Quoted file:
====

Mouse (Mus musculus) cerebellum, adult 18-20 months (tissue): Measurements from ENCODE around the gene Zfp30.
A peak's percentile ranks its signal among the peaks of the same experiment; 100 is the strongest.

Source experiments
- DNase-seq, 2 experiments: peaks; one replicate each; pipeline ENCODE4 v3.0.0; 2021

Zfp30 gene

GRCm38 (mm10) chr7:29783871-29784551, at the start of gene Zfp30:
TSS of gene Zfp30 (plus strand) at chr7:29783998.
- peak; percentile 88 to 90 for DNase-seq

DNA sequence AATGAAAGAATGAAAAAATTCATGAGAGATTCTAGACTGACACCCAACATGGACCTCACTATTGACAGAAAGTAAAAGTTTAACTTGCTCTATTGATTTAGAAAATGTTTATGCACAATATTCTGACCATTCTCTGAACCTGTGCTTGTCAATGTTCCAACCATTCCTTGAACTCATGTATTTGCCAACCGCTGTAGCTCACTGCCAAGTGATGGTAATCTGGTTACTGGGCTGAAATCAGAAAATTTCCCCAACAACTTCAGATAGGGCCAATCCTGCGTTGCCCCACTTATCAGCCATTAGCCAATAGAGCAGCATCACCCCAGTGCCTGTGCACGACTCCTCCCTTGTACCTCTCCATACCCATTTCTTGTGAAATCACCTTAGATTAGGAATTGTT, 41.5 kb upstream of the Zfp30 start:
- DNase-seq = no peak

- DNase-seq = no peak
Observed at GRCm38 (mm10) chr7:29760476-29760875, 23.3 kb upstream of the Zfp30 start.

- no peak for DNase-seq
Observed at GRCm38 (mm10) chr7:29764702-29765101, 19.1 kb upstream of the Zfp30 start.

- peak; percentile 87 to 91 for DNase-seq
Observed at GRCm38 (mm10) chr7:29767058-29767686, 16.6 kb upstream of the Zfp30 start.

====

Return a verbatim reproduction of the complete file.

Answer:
Mouse (Mus musculus) cerebellum, adult 18-20 months (tissue): Measurements from ENCODE around the gene Zfp30.
A peak's percentile ranks its signal among the peaks of the same experiment; 100 is the strongest.

Source experiments
- DNase-seq, 2 experiments: peaks; one replicate each; pipeline ENCODE4 v3.0.0; 2021

Zfp30 gene

GRCm38 (mm10) chr7:29783871-29784551, at the start of gene Zfp30:
TSS of gene Zfp30 (plus strand) at chr7:29783998.
- peak; percentile 88 to 90 for DNase-seq

DNA sequence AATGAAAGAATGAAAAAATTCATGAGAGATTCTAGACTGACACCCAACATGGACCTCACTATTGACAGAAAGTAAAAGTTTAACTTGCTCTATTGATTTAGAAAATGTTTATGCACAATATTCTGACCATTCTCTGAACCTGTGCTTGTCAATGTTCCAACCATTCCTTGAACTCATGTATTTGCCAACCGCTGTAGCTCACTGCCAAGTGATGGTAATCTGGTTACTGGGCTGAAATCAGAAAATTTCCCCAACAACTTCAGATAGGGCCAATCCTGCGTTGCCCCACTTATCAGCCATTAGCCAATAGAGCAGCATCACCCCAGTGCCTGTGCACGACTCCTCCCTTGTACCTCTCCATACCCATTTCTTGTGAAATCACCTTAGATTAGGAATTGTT, 41.5 kb upstream of the Zfp30 start:
- DNase-seq = no peak

- DNase-seq = no peak
Observed at GRCm38 (mm10) chr7:29760476-29760875, 23.3 kb upstream of the Zfp30 start.

- no peak for DNase-seq
Observed at GRCm38 (mm10) chr7:29764702-29765101, 19.1 kb upstream of the Zfp30 start.

- peak; percentile 87 to 91 for DNase-seq
Observed at GRCm38 (mm10) chr7:29767058-29767686, 16.6 kb upstream of the Zfp30 start.